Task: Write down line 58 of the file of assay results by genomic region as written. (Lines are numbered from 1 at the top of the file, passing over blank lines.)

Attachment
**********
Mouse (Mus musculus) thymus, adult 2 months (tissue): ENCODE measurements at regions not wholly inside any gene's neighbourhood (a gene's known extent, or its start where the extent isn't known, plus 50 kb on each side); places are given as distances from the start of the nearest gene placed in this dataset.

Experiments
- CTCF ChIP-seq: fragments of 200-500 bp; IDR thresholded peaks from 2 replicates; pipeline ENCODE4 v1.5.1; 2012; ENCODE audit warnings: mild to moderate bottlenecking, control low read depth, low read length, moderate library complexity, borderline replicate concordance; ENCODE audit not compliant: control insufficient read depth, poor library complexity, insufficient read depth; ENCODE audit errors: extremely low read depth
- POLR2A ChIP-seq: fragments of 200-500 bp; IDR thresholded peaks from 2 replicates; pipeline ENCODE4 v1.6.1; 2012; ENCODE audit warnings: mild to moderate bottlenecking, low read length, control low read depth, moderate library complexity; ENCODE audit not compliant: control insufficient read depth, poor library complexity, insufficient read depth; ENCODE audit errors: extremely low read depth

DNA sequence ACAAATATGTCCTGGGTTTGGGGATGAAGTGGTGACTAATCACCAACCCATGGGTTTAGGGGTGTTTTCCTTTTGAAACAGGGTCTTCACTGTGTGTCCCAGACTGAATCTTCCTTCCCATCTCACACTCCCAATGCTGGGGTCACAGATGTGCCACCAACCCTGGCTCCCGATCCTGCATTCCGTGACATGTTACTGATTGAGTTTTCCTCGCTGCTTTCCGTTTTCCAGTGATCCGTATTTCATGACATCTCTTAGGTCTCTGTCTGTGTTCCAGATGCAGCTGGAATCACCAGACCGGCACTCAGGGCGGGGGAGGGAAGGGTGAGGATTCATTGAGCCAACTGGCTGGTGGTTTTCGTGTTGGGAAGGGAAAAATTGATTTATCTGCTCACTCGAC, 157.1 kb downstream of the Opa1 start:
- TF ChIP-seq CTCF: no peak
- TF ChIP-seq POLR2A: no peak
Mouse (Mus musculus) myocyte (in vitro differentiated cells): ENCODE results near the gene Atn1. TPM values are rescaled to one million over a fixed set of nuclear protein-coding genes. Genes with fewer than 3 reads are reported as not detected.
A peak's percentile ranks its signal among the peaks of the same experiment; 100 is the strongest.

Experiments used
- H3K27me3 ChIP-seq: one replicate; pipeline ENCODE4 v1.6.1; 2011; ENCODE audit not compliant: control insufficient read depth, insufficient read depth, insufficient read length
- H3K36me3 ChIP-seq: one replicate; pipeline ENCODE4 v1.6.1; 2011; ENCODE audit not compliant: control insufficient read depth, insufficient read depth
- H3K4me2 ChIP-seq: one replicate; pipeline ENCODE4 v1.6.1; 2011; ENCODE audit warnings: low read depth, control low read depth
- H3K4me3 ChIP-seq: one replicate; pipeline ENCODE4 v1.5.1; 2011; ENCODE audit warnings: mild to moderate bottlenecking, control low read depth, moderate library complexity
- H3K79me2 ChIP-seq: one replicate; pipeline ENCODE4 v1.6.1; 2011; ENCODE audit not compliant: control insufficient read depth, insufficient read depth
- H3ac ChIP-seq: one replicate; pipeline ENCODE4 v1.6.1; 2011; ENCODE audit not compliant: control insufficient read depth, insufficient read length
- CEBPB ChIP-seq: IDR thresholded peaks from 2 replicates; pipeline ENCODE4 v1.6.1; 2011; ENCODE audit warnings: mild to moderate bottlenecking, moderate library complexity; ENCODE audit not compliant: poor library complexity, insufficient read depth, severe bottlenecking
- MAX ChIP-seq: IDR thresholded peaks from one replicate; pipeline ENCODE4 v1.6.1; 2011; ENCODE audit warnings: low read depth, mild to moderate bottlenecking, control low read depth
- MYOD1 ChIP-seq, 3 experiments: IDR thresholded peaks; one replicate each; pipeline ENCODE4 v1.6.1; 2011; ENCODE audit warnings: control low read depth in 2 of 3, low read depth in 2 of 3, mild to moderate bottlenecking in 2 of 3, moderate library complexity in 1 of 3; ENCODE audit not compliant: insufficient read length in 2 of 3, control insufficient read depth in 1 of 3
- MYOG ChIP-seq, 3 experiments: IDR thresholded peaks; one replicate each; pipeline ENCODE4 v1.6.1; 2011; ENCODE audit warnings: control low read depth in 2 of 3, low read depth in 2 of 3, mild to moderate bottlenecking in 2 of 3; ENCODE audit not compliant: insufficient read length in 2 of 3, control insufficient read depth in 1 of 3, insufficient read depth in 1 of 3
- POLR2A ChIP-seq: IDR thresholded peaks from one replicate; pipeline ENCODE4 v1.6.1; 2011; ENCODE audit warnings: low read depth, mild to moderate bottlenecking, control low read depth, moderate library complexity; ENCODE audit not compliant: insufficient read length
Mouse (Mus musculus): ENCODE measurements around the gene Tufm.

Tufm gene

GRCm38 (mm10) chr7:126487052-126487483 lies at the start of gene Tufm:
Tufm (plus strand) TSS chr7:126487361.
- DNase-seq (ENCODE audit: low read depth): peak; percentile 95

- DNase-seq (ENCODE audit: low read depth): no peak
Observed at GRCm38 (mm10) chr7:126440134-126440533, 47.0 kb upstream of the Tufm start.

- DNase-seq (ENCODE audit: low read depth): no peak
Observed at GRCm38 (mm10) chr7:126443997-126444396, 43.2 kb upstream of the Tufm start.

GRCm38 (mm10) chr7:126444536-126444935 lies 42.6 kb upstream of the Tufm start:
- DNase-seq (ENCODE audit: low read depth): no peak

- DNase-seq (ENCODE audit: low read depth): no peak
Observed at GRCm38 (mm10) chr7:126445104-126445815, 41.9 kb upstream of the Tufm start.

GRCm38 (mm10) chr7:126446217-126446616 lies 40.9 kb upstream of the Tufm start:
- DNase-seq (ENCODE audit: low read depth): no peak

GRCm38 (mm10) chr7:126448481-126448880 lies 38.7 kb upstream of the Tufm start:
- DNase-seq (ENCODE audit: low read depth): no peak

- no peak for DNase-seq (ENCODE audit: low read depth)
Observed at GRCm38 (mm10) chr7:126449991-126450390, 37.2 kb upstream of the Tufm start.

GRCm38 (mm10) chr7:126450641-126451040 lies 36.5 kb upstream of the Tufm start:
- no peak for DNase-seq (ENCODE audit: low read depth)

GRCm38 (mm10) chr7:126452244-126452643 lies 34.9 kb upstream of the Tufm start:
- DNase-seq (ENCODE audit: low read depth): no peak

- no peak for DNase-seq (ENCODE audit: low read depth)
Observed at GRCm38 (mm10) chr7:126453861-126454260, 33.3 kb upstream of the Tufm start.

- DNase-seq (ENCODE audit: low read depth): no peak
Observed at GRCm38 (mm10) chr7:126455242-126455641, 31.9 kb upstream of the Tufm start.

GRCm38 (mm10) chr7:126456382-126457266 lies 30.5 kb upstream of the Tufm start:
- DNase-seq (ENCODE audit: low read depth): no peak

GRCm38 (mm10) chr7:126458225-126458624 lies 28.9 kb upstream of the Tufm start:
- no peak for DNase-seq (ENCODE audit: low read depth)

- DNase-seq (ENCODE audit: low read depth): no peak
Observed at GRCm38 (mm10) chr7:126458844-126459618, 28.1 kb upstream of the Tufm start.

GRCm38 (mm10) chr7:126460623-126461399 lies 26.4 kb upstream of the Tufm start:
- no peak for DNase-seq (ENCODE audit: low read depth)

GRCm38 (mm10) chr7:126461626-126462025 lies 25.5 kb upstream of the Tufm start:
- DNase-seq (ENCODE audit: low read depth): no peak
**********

- DNase-seq (ENCODE audit: low read depth): no peak